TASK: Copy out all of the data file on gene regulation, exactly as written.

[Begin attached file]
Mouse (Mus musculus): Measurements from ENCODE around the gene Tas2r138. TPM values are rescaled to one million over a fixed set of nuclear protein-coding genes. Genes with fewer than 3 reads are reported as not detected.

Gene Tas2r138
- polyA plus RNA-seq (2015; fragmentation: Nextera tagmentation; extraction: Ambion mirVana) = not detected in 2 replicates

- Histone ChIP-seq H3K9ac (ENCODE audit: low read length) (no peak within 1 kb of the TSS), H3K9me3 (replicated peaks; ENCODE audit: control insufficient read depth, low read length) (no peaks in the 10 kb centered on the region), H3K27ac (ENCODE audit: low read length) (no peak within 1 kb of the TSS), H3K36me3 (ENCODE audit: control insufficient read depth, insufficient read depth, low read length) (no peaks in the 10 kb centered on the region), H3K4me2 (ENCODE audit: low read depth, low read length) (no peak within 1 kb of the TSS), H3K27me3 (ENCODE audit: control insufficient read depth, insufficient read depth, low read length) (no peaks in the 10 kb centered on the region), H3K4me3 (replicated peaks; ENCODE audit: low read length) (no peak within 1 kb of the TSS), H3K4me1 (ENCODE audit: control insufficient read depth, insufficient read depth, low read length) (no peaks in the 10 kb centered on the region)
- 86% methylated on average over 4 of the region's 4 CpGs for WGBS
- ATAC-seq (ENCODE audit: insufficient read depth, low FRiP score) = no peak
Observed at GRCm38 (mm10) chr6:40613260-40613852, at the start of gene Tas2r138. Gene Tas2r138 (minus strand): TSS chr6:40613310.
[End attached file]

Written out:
Mouse (Mus musculus): Measurements from ENCODE around the gene Tas2r138. TPM values are rescaled to one million over a fixed set of nuclear protein-coding genes. Genes with fewer than 3 reads are reported as not detected.

Gene Tas2r138
- polyA plus RNA-seq (2015; fragmentation: Nextera tagmentation; extraction: Ambion mirVana) = not detected in 2 replicates

- Histone ChIP-seq H3K9ac (ENCODE audit: low read length) (no peak within 1 kb of the TSS), H3K9me3 (replicated peaks; ENCODE audit: control insufficient read depth, low read length) (no peaks in the 10 kb centered on the region), H3K27ac (ENCODE audit: low read length) (no peak within 1 kb of the TSS), H3K36me3 (ENCODE audit: control insufficient read depth, insufficient read depth, low read length) (no peaks in the 10 kb centered on the region), H3K4me2 (ENCODE audit: low read depth, low read length) (no peak within 1 kb of the TSS), H3K27me3 (ENCODE audit: control insufficient read depth, insufficient read depth, low read length) (no peaks in the 10 kb centered on the region), H3K4me3 (replicated peaks; ENCODE audit: low read length) (no peak within 1 kb of the TSS), H3K4me1 (ENCODE audit: control insufficient read depth, insufficient read depth, low read length) (no peaks in the 10 kb centered on the region)
- 86% methylated on average over 4 of the region's 4 CpGs for WGBS
- ATAC-seq (ENCODE audit: insufficient read depth, low FRiP score) = no peak
Observed at GRCm38 (mm10) chr6:40613260-40613852, at the start of gene Tas2r138. Gene Tas2r138 (minus strand): TSS chr6:40613310.